Foreo says the brush can last a full year on the single battery charge. That’s impressive when it comes to an electric toothbrush, and so far I have indeed only charged it once.

There’s a kids version of the Issa and there are also several different attachment options for the is so brush. One is a tongue cleaner, one is a simple replacement head, and the other is what’s called the hybrid brush head. It incorporates more traditional bristles (but made with polymer) into the center of the silicone bristles. This is meant to keep the antibacterial properties that set this brush apart from traditional manual toothbrushes.

The Issa toothbrush comes in several colours and costs $229. Replacement brush heads are about $25-30.

Foreo Issa: The Verdict

It’s a bit weird getting used to the new brush shape and feel, so I’m not using it all the time yet, but I’m working up to it.  I feel like the brush is extremely gentle, maybe too gentle; it doesn’t quite feel like it’s getting the teeth in the back, and I need to really concentrate to get in the nooks and crannies. But the tradeoff here is that I’m damaging my teeth a lot less, I guess.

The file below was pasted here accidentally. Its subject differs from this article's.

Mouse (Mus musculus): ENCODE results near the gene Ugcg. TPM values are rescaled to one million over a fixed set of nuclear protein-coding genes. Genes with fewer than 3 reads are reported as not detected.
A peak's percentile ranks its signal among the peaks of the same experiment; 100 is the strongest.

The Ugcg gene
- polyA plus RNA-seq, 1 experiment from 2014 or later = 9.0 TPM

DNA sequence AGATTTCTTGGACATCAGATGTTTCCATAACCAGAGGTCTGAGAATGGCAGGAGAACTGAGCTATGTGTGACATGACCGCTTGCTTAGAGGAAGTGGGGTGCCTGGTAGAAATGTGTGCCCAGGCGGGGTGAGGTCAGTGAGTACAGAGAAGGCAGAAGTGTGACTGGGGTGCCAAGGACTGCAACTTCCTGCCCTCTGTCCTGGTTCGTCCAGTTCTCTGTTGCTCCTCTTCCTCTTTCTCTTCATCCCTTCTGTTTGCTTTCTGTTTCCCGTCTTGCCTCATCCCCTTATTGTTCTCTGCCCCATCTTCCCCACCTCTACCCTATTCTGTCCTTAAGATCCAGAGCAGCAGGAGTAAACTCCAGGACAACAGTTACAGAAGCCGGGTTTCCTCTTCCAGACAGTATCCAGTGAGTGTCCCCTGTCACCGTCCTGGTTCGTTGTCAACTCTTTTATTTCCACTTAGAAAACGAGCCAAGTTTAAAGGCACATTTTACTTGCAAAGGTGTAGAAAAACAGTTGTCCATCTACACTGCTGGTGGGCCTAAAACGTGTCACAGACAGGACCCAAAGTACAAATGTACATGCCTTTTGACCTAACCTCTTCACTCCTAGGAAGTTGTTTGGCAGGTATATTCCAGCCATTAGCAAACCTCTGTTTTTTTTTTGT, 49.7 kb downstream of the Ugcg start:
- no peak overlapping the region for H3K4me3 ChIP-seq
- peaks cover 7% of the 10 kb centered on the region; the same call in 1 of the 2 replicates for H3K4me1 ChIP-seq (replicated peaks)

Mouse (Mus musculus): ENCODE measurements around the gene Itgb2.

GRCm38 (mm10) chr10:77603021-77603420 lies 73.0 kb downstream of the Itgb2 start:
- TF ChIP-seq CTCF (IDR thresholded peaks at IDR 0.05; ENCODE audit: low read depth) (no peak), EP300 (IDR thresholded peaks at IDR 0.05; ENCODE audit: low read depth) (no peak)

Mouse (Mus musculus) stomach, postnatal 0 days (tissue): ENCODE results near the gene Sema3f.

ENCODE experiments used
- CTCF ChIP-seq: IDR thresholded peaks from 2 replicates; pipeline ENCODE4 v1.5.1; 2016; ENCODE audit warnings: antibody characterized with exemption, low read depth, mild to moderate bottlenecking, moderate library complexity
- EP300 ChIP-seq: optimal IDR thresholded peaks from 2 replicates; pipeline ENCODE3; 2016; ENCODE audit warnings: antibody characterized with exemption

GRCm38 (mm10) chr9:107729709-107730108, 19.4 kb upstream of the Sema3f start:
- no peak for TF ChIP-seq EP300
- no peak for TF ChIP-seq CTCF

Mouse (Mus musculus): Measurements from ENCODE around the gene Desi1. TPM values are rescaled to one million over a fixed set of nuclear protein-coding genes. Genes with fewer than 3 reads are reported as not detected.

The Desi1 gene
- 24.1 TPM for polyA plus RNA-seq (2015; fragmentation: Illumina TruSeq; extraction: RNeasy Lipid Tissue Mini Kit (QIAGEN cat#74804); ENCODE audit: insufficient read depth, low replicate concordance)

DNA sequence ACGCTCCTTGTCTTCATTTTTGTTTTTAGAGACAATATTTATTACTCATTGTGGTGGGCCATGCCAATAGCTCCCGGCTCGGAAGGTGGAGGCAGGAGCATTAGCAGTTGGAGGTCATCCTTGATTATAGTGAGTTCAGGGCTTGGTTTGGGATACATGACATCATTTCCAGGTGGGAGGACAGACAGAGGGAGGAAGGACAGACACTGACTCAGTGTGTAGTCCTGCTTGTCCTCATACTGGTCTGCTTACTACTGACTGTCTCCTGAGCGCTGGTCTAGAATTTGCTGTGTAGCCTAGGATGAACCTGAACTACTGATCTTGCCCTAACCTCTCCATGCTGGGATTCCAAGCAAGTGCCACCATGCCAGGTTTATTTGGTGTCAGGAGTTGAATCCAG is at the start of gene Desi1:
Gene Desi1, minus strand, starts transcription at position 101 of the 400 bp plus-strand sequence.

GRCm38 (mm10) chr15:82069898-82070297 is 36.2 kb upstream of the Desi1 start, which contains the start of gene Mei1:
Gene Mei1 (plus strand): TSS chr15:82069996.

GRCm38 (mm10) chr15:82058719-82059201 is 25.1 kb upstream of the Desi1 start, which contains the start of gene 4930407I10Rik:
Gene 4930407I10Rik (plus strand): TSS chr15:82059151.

I’m also a bit concerned about the cost of replacing the brush heads. They’re about $25, but Foreo says you only need to replace them once per year. While this whole set up is much more expensive than a traditional $5 toothbrush or $10 drug store electric one, there’s longevity to consider, as well as the fact there are no batteries to replace, as I usually need to do in my $10 brush about 3 months in. Yes, the Issa is an investment, but if you’re like me, it may help you cut down on cutting into your teeth.

I am also interested to see what my dentist will say; whether she feels I’m getting as good of a clean from this brush after 6 months.   On that front, I’ll let you know.

UPDATE: The dentist’s view!

May 2016: I had my 6 month checkup, the first since starting to use the Issa brush. I brought the brush in to my dentist and showed it to both her and the hygienist.  They had both heard about silicone toothbrushes, but hadn’t been hands-on with one. They were interested in the Issa, and even more so at what my results were.  After a thorough dental exam by each of them, they proclaimed my teeth clean and healthy, and with perhaps slightly less plaque than they’d usually find on me.

While it was hard for either them or me to definitively say the Issa did a better job than a regular electric toothbruth, what was clear was that it did just as well and maybe even slightly better. Both the dentist and the hygienist agreed I should keep using the device, and I can say that was comforting news.  So now, more than 6 months later, I am still using, enjoying and having good results with the Issa brush.

For more information on these products, head to Foreo.com